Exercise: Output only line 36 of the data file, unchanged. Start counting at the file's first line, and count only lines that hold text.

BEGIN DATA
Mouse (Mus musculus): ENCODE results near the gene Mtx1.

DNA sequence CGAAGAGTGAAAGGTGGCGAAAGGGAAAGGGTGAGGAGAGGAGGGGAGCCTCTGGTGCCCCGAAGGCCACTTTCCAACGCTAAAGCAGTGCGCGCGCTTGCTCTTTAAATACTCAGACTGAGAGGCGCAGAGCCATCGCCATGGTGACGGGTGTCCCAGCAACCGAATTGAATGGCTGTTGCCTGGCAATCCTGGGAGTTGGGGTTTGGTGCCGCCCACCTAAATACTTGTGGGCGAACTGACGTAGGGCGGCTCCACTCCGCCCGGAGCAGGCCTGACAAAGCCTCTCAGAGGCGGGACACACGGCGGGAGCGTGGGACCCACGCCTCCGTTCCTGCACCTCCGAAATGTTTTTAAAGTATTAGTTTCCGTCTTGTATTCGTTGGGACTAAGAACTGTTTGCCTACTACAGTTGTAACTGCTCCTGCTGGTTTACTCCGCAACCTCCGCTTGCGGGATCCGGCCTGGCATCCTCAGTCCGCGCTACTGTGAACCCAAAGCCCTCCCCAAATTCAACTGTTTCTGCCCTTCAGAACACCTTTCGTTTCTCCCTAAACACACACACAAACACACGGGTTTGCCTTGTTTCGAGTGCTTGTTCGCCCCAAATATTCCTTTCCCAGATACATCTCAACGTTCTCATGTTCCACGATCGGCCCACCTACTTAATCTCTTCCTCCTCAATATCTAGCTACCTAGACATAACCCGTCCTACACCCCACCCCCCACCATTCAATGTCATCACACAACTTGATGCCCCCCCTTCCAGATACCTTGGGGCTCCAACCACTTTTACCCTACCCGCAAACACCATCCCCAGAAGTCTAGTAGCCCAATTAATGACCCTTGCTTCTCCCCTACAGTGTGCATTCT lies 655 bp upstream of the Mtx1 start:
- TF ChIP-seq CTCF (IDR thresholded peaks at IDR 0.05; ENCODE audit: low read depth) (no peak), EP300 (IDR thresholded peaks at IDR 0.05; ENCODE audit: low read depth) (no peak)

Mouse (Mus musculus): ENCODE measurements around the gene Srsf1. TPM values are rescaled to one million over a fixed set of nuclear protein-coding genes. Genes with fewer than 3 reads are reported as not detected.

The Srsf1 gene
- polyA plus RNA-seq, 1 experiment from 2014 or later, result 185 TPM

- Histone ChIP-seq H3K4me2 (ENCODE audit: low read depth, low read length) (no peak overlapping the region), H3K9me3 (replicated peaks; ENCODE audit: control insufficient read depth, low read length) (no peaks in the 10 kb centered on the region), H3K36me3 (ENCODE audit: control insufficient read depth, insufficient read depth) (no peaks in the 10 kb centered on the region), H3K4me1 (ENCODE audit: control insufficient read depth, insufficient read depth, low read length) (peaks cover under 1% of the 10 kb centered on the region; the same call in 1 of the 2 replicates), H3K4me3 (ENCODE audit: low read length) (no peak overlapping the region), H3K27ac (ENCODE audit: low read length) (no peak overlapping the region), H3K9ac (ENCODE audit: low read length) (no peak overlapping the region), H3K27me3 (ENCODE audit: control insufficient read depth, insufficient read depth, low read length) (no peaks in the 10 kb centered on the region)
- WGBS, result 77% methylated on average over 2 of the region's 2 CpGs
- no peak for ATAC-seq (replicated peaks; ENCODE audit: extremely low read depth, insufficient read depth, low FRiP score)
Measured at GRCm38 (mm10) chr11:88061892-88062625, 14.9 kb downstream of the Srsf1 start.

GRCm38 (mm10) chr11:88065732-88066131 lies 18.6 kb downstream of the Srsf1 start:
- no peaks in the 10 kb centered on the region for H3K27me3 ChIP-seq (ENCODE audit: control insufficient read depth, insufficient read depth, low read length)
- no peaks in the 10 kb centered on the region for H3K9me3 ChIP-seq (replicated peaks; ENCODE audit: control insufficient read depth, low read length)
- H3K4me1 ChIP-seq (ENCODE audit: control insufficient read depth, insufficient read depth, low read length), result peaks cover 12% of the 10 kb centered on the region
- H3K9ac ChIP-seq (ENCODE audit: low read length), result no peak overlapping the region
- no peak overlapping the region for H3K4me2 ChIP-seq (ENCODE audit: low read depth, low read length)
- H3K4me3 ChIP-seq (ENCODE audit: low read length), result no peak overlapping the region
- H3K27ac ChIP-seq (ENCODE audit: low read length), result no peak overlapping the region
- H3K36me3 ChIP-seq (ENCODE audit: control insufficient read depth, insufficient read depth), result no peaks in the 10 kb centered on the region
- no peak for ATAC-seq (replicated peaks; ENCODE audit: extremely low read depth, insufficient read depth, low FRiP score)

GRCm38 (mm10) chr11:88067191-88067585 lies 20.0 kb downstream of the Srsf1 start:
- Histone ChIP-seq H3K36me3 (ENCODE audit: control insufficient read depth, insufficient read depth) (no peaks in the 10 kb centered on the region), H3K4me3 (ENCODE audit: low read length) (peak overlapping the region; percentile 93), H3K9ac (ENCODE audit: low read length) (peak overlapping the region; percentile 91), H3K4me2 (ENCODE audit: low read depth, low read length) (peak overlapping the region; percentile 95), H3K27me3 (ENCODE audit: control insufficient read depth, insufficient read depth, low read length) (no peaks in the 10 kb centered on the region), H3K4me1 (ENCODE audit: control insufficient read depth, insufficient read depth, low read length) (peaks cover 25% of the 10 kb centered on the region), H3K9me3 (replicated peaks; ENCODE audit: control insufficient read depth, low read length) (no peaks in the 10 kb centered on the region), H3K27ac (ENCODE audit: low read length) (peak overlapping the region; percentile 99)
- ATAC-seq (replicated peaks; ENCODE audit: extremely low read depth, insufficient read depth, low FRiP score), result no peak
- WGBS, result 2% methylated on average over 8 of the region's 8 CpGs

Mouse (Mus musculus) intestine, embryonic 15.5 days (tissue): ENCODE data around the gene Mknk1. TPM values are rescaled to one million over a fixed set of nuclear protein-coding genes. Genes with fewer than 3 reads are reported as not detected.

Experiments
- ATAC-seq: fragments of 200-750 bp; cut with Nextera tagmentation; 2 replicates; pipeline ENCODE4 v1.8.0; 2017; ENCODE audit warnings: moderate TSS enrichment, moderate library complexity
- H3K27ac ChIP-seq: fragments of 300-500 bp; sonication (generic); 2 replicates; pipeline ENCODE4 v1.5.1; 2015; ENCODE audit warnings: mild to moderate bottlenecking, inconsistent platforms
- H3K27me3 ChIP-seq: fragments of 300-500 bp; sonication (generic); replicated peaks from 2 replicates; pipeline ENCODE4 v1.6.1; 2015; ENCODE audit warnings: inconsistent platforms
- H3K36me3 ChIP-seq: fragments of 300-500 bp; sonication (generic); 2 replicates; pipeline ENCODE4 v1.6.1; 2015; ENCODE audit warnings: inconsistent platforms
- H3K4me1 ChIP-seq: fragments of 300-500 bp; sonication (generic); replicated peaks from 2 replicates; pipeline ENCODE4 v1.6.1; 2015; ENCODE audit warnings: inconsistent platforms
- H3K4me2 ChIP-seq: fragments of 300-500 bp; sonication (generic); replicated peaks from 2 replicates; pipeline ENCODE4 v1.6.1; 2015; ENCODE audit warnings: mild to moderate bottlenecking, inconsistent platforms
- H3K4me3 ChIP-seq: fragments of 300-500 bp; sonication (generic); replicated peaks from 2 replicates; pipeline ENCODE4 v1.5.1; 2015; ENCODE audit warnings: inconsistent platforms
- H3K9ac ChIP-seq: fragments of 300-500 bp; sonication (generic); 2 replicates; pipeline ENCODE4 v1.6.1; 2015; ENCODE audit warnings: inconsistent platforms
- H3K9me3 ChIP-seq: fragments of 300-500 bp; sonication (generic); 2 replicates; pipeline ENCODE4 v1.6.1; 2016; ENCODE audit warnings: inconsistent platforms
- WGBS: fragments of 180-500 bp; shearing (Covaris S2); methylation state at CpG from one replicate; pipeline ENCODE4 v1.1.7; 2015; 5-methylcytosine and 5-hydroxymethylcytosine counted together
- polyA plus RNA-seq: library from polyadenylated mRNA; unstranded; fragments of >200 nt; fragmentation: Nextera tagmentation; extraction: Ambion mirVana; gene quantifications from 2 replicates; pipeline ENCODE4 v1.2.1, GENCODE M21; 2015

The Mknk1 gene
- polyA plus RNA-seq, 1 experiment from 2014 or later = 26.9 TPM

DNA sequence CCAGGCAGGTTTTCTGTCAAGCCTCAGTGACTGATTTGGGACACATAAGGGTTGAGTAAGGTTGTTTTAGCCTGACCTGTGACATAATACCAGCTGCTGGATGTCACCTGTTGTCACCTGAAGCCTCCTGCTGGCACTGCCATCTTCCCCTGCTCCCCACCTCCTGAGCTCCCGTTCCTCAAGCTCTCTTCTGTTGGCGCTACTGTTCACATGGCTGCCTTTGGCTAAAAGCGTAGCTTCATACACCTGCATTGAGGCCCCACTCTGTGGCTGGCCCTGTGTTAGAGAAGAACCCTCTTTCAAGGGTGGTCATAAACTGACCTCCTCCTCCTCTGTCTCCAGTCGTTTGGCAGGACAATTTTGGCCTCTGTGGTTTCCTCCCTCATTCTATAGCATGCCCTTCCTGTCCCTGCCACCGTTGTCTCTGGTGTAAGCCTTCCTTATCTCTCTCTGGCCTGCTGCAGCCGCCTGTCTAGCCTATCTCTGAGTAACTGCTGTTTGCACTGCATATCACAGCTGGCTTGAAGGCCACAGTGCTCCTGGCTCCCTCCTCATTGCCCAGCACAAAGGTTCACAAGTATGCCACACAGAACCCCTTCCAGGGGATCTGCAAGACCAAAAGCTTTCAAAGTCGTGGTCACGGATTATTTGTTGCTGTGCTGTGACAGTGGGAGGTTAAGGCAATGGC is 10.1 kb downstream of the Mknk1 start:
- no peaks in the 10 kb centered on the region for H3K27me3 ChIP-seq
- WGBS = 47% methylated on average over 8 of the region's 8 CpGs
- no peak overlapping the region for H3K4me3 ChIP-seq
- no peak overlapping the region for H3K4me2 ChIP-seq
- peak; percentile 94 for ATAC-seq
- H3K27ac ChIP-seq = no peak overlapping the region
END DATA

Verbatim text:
- WGBS: fragments of 180-500 bp; shearing (Covaris S2); methylation state at CpG from one replicate; pipeline ENCODE4 v1.1.7; 2015; 5-methylcytosine and 5-hydroxymethylcytosine counted together